But what of the unquenchable urge to create that so often goes with being a professional artist? Throughout the ages, this often-overwhelming feeling can completely consume.  Dutch painter, Vincent van Gogh, whose paintings and letters (he wrote over eight hundred) we are lucky to have in the public domain was dogged by a powerful desire to paint.  ”My brush goes between my fingers as if it were a bow on a violin and absolutely for my pleasure,” he writes. ”I am applying myself to my canvases with all my attention,” he says in another.  The actor Benedict Cumberbatch (Eric, The Imitation Game, Sherlock) plays the artist with total conviction in Van Gogh Painted with Words a documentary about the artist’s life where only lines from his letters are spoken adding gravitas to the actor’s transformative performance.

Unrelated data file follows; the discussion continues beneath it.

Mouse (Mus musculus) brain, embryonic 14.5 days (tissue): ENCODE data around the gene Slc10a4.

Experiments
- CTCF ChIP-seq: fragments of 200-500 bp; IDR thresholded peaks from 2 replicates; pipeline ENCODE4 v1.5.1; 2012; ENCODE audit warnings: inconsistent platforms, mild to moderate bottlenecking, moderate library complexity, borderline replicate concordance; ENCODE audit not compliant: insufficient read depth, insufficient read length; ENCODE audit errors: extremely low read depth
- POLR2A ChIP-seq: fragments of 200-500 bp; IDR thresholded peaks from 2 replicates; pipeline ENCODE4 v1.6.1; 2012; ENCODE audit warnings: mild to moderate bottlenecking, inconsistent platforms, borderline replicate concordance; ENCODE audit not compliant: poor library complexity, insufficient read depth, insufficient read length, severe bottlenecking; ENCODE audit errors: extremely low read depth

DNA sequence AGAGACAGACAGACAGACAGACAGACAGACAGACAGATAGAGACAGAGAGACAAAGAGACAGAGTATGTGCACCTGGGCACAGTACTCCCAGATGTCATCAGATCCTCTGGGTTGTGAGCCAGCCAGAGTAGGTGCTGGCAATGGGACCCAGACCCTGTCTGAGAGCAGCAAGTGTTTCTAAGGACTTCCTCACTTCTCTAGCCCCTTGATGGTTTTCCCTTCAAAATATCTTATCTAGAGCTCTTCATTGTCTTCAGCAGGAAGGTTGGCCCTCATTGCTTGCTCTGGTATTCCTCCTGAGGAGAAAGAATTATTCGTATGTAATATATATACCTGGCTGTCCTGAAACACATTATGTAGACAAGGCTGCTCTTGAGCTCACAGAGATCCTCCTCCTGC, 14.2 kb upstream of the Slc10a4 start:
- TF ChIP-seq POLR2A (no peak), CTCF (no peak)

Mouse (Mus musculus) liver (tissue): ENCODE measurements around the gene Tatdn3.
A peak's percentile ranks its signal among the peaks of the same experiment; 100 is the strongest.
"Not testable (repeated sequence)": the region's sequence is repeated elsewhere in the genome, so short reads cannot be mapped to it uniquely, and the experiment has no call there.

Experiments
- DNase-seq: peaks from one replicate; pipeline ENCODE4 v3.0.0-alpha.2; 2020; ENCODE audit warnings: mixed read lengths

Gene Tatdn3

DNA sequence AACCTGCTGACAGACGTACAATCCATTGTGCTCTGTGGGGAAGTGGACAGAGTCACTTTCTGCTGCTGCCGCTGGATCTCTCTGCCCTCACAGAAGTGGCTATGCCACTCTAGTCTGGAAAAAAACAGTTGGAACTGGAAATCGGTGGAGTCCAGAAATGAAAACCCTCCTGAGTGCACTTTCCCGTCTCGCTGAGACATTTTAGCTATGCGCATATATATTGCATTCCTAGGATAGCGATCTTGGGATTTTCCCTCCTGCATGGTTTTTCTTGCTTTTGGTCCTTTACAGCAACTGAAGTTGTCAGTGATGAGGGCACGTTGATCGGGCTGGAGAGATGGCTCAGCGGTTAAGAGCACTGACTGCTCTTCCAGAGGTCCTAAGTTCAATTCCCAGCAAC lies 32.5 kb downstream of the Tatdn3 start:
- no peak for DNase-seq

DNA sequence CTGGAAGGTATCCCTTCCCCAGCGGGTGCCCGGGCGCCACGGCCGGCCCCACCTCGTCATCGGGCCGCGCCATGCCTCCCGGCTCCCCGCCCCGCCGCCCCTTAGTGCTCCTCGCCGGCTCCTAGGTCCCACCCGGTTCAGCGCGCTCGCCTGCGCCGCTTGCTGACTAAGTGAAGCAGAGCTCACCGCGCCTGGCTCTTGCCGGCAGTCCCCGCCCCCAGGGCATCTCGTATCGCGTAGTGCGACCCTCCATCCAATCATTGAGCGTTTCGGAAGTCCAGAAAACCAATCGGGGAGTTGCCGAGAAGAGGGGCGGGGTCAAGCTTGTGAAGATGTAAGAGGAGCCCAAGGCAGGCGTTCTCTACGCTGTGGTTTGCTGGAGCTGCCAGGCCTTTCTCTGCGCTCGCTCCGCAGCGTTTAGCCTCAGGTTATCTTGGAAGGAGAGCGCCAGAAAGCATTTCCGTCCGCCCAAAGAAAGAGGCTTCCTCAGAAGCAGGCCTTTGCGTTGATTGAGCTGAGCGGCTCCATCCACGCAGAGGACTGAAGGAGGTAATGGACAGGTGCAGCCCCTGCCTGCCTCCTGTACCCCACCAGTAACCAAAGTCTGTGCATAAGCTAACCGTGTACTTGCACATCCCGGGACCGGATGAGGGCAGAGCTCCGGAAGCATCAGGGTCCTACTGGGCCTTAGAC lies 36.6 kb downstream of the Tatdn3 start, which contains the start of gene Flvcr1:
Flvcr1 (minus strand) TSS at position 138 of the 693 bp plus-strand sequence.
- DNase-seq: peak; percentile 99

Portrait and figurative painter, Flora Blackett who trained at the prestigious Charles H. Cecil Studios in Florence and who has painted royalty and military figures explains, ”I have an urge to paint but, like writer’s block, there are good days and bad days.  However, once you find that moment of inspiration it is all consuming.”  As a portrait painter, Blackett says she is often telling a story of someone’s life through their face, through their lines, through their expression adding, ”Art can portray real beauty, sadness and all kinds of emotion.  The sheer beauty of art can stop you in your tracks.”